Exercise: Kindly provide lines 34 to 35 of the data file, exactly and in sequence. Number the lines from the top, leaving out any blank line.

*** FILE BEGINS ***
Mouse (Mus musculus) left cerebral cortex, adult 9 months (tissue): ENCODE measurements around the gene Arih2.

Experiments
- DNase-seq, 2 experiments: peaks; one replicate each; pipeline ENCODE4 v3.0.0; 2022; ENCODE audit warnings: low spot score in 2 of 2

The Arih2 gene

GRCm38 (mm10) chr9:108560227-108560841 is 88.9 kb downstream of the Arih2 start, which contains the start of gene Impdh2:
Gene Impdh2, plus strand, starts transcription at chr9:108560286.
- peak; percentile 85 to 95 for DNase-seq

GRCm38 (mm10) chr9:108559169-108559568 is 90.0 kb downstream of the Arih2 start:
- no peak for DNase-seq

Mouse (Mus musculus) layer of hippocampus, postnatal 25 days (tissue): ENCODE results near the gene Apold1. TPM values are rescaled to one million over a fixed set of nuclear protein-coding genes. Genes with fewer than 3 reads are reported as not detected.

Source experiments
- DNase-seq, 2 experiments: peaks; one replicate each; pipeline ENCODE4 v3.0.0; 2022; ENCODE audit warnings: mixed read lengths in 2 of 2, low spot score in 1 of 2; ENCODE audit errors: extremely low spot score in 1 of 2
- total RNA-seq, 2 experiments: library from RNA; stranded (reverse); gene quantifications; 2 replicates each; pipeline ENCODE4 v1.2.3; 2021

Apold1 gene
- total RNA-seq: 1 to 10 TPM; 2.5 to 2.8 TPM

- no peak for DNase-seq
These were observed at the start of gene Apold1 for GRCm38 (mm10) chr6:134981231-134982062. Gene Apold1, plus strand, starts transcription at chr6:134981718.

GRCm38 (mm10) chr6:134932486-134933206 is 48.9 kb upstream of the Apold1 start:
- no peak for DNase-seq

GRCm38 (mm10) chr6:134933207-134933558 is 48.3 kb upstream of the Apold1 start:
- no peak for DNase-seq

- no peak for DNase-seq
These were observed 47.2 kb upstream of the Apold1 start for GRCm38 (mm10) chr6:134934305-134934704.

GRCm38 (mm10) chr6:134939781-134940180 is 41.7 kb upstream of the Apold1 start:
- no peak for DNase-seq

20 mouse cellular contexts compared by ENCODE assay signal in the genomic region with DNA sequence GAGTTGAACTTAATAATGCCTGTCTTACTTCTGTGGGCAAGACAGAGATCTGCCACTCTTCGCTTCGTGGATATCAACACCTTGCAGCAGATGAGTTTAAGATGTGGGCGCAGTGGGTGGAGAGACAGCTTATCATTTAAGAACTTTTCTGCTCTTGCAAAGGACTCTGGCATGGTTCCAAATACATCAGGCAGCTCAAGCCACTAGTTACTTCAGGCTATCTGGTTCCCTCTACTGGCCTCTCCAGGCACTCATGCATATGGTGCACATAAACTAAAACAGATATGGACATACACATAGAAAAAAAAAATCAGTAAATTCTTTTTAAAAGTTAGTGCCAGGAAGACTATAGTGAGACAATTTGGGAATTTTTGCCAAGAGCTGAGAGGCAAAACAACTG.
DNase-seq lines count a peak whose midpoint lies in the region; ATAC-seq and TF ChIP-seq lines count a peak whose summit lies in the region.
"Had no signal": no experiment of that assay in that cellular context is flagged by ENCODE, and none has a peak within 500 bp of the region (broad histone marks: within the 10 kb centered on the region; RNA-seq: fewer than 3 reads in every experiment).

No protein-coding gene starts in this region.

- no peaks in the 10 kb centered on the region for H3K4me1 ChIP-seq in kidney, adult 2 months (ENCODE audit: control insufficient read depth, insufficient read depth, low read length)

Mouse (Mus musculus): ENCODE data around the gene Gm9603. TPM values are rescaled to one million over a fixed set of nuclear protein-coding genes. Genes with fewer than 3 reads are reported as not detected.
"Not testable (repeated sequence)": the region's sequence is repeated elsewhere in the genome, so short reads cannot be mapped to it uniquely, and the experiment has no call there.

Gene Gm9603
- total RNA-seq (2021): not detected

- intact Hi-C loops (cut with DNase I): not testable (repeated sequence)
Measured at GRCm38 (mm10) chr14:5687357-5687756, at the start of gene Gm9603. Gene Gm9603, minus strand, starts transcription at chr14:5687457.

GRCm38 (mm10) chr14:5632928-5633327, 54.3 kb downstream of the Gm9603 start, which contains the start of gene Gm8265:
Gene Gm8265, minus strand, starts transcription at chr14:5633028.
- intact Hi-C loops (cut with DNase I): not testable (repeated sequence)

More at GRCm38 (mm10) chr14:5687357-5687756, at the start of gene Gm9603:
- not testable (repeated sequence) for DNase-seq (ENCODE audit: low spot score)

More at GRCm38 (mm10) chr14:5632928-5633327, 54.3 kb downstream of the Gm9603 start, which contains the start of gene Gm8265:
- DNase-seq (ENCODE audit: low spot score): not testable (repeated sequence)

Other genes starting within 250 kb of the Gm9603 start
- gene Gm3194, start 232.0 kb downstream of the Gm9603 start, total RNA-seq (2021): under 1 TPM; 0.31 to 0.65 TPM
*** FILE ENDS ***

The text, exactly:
- total RNA-seq (2021): not detected

- intact Hi-C loops (cut with DNase I): not testable (repeated sequence)